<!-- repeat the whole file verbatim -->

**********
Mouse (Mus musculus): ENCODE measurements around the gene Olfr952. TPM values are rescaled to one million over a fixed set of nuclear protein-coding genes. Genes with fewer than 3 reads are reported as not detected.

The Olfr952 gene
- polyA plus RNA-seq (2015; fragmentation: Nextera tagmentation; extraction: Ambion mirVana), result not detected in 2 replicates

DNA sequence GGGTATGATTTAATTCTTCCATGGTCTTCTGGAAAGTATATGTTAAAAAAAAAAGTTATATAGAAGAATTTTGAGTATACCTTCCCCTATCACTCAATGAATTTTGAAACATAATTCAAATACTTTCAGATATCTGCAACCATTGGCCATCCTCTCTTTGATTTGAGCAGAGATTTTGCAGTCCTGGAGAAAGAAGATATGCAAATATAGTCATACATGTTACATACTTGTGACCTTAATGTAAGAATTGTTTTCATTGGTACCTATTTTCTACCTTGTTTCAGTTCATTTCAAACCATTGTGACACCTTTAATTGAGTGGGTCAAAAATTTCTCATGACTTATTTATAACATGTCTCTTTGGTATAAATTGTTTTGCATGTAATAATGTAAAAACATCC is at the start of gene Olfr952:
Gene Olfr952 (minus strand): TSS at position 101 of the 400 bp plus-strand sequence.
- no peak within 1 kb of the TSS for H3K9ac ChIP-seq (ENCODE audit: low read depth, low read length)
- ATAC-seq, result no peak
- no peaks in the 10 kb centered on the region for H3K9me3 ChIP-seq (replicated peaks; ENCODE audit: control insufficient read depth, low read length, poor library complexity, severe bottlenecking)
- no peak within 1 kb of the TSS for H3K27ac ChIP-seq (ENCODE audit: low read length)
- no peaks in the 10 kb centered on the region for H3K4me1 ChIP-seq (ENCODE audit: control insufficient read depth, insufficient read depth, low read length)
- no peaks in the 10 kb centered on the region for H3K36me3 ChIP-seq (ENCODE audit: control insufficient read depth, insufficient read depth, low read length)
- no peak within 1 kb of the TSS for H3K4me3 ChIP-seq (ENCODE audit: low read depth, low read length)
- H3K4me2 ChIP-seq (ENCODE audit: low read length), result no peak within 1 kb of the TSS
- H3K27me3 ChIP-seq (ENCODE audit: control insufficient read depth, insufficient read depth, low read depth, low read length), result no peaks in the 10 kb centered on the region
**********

Mouse (Mus musculus): ENCODE measurements around the gene Olfr952. TPM values are rescaled to one million over a fixed set of nuclear protein-coding genes. Genes with fewer than 3 reads are reported as not detected.

The Olfr952 gene
- polyA plus RNA-seq (2015; fragmentation: Nextera tagmentation; extraction: Ambion mirVana), result not detected in 2 replicates

DNA sequence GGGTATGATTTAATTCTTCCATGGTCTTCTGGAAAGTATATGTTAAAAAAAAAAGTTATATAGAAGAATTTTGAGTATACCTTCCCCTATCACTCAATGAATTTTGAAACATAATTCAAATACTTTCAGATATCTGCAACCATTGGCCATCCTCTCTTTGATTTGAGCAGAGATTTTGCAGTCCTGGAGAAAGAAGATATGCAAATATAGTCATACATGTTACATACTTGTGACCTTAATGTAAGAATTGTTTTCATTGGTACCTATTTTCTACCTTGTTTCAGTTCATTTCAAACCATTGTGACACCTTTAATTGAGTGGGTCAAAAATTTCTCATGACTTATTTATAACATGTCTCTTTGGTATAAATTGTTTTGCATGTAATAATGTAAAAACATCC is at the start of gene Olfr952:
Gene Olfr952 (minus strand): TSS at position 101 of the 400 bp plus-strand sequence.
- no peak within 1 kb of the TSS for H3K9ac ChIP-seq (ENCODE audit: low read depth, low read length)
- ATAC-seq, result no peak
- no peaks in the 10 kb centered on the region for H3K9me3 ChIP-seq (replicated peaks; ENCODE audit: control insufficient read depth, low read length, poor library complexity, severe bottlenecking)
- no peak within 1 kb of the TSS for H3K27ac ChIP-seq (ENCODE audit: low read length)
- no peaks in the 10 kb centered on the region for H3K4me1 ChIP-seq (ENCODE audit: control insufficient read depth, insufficient read depth, low read length)
- no peaks in the 10 kb centered on the region for H3K36me3 ChIP-seq (ENCODE audit: control insufficient read depth, insufficient read depth, low read length)
- no peak within 1 kb of the TSS for H3K4me3 ChIP-seq (ENCODE audit: low read depth, low read length)
- H3K4me2 ChIP-seq (ENCODE audit: low read length), result no peak within 1 kb of the TSS
- H3K27me3 ChIP-seq (ENCODE audit: control insufficient read depth, insufficient read depth, low read depth, low read length), result no peaks in the 10 kb centered on the region